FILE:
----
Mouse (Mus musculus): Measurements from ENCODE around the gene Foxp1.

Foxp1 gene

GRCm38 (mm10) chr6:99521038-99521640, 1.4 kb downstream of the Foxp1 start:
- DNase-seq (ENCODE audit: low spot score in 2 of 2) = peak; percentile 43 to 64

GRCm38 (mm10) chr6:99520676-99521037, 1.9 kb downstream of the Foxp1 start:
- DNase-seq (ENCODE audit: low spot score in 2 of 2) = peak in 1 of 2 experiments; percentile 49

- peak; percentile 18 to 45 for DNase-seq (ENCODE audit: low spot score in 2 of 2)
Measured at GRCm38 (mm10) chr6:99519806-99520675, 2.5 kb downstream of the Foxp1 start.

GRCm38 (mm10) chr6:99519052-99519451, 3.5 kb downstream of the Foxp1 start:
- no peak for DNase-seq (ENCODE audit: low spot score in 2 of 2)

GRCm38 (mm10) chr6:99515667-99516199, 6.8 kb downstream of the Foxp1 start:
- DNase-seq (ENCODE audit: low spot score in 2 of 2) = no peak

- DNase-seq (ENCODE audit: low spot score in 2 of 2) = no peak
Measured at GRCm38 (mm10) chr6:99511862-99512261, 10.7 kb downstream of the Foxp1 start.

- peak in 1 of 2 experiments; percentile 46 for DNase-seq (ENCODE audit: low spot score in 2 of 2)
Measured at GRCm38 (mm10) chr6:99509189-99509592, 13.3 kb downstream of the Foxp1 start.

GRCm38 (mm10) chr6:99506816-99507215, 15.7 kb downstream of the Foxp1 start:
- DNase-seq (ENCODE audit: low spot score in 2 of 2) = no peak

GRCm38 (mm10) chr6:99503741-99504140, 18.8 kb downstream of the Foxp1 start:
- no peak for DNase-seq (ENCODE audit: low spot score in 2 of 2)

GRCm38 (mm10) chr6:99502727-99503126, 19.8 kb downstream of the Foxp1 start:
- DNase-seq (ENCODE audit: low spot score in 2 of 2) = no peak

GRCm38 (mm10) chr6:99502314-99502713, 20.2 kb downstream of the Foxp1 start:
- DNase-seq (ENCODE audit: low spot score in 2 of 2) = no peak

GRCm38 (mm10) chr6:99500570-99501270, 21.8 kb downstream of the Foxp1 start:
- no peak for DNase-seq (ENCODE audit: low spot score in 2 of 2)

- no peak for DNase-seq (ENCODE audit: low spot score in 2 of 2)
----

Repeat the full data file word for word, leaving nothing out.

Mouse (Mus musculus): Measurements from ENCODE around the gene Foxp1.

Foxp1 gene

GRCm38 (mm10) chr6:99521038-99521640, 1.4 kb downstream of the Foxp1 start:
- DNase-seq (ENCODE audit: low spot score in 2 of 2) = peak; percentile 43 to 64

GRCm38 (mm10) chr6:99520676-99521037, 1.9 kb downstream of the Foxp1 start:
- DNase-seq (ENCODE audit: low spot score in 2 of 2) = peak in 1 of 2 experiments; percentile 49

- peak; percentile 18 to 45 for DNase-seq (ENCODE audit: low spot score in 2 of 2)
Measured at GRCm38 (mm10) chr6:99519806-99520675, 2.5 kb downstream of the Foxp1 start.

GRCm38 (mm10) chr6:99519052-99519451, 3.5 kb downstream of the Foxp1 start:
- no peak for DNase-seq (ENCODE audit: low spot score in 2 of 2)

GRCm38 (mm10) chr6:99515667-99516199, 6.8 kb downstream of the Foxp1 start:
- DNase-seq (ENCODE audit: low spot score in 2 of 2) = no peak

- DNase-seq (ENCODE audit: low spot score in 2 of 2) = no peak
Measured at GRCm38 (mm10) chr6:99511862-99512261, 10.7 kb downstream of the Foxp1 start.

- peak in 1 of 2 experiments; percentile 46 for DNase-seq (ENCODE audit: low spot score in 2 of 2)
Measured at GRCm38 (mm10) chr6:99509189-99509592, 13.3 kb downstream of the Foxp1 start.

GRCm38 (mm10) chr6:99506816-99507215, 15.7 kb downstream of the Foxp1 start:
- DNase-seq (ENCODE audit: low spot score in 2 of 2) = no peak

GRCm38 (mm10) chr6:99503741-99504140, 18.8 kb downstream of the Foxp1 start:
- no peak for DNase-seq (ENCODE audit: low spot score in 2 of 2)

GRCm38 (mm10) chr6:99502727-99503126, 19.8 kb downstream of the Foxp1 start:
- DNase-seq (ENCODE audit: low spot score in 2 of 2) = no peak

GRCm38 (mm10) chr6:99502314-99502713, 20.2 kb downstream of the Foxp1 start:
- DNase-seq (ENCODE audit: low spot score in 2 of 2) = no peak

GRCm38 (mm10) chr6:99500570-99501270, 21.8 kb downstream of the Foxp1 start:
- no peak for DNase-seq (ENCODE audit: low spot score in 2 of 2)

- no peak for DNase-seq (ENCODE audit: low spot score in 2 of 2)